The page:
STEP Set up a reactions as follows: (on ice- be
TWO: careful to keep ice out of open tubes)
Keep ice out You are now going to add 3 micro-liters of DNA of open to the PCR mix that is in your PCR tube. tubes! When adding the 3ul to your PCR mix place the DNA on the side of the PCR tube so you can see
it is in the tube. Show your teacher!
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STEP Mix gently by placing in micro centrifuge (use
THREE: adaptors and balanced configuration-teacher
Pulse briefly at maximum speed.
STEP SIGN UP FOR YOUR PLACE IN THE PCR FOUR: MACHINE. PLACE ALL 3 INITIALS ON IN
Now you are Place tube in rack, secure cap with cap tool. ready to Place in thermal cycler amplify your
This is where you only need
a little bit of
STEP Start program “mobobp-alu”.
Tip: Teacher will set this up. FIVE:
Look below to see what is happening inside the thermocycler
or PCR machine. PCR STEPS: 1. Denature Strands 95? C ; The temperature is so hot the hydrogen bonds between the bases break and the two strands separate. 2. Hybridization 58? C ; The primers anneal (bond) to the parental strands. Remember these primers are specific for the loci that is being amplified. 3. DNA Synthesis 72? C ; Taq polymerase loves this temperature and starts elongating the strands by adding the complementary bases. In our lab we repeated the cycle, 30 times.
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STEP At end of program, teacher will freeze your
SIX: amplified DNA.
Where are introns located? Introns are found between exons. They are the non-coding segments. They are removed before translation, in RNA processing. Remember RNA processing after transcription? RNA processing cuts out the introns so the exons or coding segment can be sent to the ribosome by messenger RNA. Remember spliceosomes remove the introns. Alu is found in the introns.
Below is a picture of what we are looking at. Alu or PV92 is an intron located between
exons. It doesn’t code for a protein so it does not show anything important other than a
link to an evolutionary past.
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EXPERIMENT ONE: PRACTICE GELS USING CHROMATRACK DYES
Prepare TAE buffer by STEP ONE
adding 100 ml of 10x TAE buffer to 900 ml super water already in the supplied bottle. Use the 1x TAE buffer for pouring and running the
gel. Chill remaining 1x TAE buffer.
(5 minutes prep time)
For each gel you prepare STEP TWO
ADD .36 GRAMS OF
REGULAR AGAROSE TO
30 mL OF 1x TAE buffer. Set up gel apparatus Boil and swirl the gel solution until it is Tip: This will be completely dissolved in
clear when ready. solution. (Use settings 1 and 2 in alternation, and check frequently).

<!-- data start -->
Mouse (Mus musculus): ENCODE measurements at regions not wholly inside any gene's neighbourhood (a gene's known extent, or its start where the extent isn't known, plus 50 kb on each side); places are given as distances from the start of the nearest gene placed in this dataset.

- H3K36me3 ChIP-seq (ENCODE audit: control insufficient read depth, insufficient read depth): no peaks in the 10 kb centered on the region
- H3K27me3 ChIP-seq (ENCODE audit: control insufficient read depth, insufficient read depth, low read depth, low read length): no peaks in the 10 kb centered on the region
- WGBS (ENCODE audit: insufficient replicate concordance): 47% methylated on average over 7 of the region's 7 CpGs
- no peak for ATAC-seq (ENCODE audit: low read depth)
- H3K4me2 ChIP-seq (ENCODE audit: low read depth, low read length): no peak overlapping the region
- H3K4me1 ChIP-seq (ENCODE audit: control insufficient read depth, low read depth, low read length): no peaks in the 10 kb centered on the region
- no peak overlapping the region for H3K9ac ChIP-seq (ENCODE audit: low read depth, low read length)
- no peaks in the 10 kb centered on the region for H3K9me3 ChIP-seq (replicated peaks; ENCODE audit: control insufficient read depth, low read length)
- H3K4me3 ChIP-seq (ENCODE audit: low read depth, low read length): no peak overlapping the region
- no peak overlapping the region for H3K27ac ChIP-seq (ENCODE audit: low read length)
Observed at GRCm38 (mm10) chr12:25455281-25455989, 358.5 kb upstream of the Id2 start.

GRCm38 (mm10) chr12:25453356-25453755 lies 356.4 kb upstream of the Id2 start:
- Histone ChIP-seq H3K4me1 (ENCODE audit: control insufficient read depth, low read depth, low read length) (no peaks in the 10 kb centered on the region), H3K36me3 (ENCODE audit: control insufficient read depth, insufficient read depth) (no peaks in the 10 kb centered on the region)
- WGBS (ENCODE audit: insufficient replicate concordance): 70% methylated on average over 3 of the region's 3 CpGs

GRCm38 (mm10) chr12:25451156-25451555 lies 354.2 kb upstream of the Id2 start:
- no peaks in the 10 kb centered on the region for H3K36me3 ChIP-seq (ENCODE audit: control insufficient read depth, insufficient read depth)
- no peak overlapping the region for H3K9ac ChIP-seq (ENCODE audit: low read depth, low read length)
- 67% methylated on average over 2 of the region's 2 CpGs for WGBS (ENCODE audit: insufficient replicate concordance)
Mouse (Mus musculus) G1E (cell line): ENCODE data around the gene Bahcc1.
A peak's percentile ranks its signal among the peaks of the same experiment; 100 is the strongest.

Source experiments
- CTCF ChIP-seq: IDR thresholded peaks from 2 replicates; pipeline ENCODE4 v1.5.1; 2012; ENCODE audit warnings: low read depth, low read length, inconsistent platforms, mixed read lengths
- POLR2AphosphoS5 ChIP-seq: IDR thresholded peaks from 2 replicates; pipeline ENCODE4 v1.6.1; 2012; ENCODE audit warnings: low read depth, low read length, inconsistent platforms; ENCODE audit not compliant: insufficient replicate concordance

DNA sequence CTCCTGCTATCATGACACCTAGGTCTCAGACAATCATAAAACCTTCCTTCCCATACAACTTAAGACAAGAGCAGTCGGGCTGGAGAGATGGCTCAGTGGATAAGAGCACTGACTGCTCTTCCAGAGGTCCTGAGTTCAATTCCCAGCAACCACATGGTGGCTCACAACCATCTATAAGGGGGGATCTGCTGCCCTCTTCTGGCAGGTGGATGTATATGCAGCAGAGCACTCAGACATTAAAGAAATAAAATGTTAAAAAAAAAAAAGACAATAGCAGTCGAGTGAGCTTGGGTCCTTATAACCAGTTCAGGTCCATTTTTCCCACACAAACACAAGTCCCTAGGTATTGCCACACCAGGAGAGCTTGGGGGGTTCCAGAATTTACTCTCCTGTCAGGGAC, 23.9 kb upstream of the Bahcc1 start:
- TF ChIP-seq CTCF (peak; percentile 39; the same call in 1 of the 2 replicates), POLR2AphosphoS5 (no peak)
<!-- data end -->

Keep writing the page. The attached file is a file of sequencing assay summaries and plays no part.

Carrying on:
Allow solution to cool to STEP THREE
about 60?C before
pouring. This will be hot to the touch but not painful.
Prepare gel tray by sealing STEP FOUR
ends with tape or other custom-made dam. You can use masking tape or the rubber dams provided.
Place comb in gel tray STEP FIVE
using spacer provided.
Make sure you use spacer. Tip: The comb has to be
Position the comb spaced away from the edge so
the wells are not up against the vertically such that the edge. Make sure you use a teeth are about 1-2 mm spacer.
above the surface of the tray.
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Pour 60?C gel solution STEP SIX
into tray to a depth of Tip: If air bubbles appear
use a disposable pipette to get about 5 mm. Allow gel to the bubble out. solidify about 20
minutes at room
When gel is cooled (about STEP SEVEN
30 minutes, it should be
grayish), pour 1X TAE Tip: When removing the
buffer over it to fill the comb, make sure the buffer
is covering the gel. This buffer chambers and
keeps the gel from tearing. cover the gel to about 3 Be very careful removing mm. Place the apparatus the rubber bumpers when in the refrigerator and using metaphor agarose.
chill about 30 minutes These gels will tear very
easily. before removing the comb and bumpers.
Gently remove the comb, place tray in
electrophoresis chamber, and cover (just until wells are submerged) with electrophoresis buffer (the same buffer used to prepare the agarose)
Loading the gel: You
have three dye solutions to run on practice gels.
One is a diluted solution
of 5xTAE you normally
use for PCR reactions.
Another is a solution containing the same dye
we normally use, as well
as a second lighter blue
dye, which runs more slowly. This solution is in the tube labeled
BPB/XC. Finally you have chromatrack,
Student Guide to DNA Fingerprinting by PCRb HELWIG 10